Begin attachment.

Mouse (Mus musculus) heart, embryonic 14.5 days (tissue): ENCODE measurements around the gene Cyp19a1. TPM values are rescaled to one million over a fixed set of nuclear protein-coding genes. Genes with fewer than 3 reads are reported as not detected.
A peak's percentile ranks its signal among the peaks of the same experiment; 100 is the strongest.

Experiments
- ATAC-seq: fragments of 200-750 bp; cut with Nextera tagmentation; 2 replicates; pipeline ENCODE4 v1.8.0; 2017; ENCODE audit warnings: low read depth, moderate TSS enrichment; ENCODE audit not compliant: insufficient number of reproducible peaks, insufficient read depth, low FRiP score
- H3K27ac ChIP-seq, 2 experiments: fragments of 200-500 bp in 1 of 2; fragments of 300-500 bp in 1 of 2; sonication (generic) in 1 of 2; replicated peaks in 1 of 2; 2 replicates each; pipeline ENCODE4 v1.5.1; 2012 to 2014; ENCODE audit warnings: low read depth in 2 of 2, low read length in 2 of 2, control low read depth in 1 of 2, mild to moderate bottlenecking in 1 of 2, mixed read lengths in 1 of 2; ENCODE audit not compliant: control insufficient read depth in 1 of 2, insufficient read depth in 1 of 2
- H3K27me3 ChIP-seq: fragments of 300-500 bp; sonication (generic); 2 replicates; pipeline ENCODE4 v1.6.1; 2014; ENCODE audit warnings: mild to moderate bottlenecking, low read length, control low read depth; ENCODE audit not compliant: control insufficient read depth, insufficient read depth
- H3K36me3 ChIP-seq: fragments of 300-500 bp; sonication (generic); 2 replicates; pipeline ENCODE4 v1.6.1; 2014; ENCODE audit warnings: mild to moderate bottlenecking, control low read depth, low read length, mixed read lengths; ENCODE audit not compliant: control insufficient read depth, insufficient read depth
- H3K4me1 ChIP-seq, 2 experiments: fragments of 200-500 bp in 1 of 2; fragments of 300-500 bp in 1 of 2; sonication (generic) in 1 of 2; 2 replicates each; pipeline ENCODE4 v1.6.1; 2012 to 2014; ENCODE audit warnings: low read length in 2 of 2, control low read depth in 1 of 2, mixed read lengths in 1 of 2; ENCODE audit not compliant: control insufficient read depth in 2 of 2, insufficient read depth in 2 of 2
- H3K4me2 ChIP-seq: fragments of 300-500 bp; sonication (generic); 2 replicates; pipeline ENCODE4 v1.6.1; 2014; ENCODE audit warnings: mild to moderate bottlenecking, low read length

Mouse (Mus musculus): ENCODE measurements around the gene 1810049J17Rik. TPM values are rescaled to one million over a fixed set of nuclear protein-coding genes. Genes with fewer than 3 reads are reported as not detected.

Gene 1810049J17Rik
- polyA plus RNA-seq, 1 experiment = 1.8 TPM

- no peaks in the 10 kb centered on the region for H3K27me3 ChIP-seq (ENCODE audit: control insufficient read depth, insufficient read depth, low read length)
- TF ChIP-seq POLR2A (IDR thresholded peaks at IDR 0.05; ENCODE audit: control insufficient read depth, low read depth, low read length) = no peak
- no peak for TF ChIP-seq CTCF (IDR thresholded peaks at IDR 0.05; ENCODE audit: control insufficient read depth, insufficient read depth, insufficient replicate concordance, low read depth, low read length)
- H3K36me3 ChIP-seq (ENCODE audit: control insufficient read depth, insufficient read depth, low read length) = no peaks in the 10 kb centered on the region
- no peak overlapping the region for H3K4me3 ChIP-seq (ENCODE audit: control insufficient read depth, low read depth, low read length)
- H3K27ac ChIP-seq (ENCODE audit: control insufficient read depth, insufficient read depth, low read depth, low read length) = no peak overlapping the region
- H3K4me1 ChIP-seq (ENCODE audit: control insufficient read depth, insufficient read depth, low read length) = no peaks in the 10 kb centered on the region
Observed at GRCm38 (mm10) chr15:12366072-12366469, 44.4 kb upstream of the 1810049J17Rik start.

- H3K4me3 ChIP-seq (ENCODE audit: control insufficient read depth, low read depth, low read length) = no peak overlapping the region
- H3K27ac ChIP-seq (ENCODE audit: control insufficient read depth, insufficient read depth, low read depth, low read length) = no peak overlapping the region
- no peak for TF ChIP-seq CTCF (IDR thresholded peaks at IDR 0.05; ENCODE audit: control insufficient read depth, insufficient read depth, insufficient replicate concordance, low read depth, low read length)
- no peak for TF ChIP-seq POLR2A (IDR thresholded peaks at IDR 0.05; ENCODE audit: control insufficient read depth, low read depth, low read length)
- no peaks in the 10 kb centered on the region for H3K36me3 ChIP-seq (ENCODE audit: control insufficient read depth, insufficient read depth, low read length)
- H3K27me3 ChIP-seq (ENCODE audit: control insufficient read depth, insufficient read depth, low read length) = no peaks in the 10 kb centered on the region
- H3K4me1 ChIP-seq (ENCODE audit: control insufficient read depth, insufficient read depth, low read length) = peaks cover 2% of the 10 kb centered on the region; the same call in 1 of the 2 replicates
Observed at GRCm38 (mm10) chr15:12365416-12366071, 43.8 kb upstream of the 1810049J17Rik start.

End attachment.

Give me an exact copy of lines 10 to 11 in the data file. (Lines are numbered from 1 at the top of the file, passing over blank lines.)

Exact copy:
Mouse (Mus musculus): ENCODE measurements around the gene 1810049J17Rik. TPM values are rescaled to one million over a fixed set of nuclear protein-coding genes. Genes with fewer than 3 reads are reported as not detected.

Gene 1810049J17Rik